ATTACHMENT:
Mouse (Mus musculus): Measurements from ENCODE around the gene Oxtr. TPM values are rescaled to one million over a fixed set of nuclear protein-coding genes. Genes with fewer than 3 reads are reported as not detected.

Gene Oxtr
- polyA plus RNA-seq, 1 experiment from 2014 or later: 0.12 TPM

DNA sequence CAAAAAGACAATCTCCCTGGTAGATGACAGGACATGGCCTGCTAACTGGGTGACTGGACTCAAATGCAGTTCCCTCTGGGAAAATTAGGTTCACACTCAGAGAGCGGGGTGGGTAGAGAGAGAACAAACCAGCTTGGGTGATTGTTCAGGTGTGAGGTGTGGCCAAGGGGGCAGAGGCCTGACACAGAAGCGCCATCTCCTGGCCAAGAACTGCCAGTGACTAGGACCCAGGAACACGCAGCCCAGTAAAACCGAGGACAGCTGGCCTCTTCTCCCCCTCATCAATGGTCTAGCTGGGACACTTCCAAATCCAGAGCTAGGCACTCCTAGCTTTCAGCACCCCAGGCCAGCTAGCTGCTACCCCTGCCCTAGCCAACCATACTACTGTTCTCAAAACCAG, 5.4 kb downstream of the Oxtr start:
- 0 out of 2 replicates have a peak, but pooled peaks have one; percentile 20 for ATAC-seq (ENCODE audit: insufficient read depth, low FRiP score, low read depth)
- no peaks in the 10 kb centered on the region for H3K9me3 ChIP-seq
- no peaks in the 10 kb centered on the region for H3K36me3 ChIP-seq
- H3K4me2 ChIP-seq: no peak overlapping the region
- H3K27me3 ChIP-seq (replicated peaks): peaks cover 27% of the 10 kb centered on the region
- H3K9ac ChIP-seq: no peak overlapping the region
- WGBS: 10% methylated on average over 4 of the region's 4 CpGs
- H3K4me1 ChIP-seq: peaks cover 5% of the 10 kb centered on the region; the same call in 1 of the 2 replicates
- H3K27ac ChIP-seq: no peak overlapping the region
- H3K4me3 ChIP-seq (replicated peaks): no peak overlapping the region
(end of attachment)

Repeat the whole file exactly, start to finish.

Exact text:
Mouse (Mus musculus): Measurements from ENCODE around the gene Oxtr. TPM values are rescaled to one million over a fixed set of nuclear protein-coding genes. Genes with fewer than 3 reads are reported as not detected.

Gene Oxtr
- polyA plus RNA-seq, 1 experiment from 2014 or later: 0.12 TPM

DNA sequence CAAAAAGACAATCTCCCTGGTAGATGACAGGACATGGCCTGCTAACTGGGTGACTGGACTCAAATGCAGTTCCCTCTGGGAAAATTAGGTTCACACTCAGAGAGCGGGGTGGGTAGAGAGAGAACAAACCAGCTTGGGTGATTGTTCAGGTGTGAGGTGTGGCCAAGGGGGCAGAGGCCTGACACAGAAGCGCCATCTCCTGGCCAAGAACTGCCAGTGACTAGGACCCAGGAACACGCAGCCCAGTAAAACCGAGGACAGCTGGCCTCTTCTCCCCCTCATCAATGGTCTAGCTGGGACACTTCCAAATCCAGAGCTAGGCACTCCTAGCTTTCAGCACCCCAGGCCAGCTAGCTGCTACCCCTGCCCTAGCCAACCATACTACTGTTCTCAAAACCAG, 5.4 kb downstream of the Oxtr start:
- 0 out of 2 replicates have a peak, but pooled peaks have one; percentile 20 for ATAC-seq (ENCODE audit: insufficient read depth, low FRiP score, low read depth)
- no peaks in the 10 kb centered on the region for H3K9me3 ChIP-seq
- no peaks in the 10 kb centered on the region for H3K36me3 ChIP-seq
- H3K4me2 ChIP-seq: no peak overlapping the region
- H3K27me3 ChIP-seq (replicated peaks): peaks cover 27% of the 10 kb centered on the region
- H3K9ac ChIP-seq: no peak overlapping the region
- WGBS: 10% methylated on average over 4 of the region's 4 CpGs
- H3K4me1 ChIP-seq: peaks cover 5% of the 10 kb centered on the region; the same call in 1 of the 2 replicates
- H3K27ac ChIP-seq: no peak overlapping the region
- H3K4me3 ChIP-seq (replicated peaks): no peak overlapping the region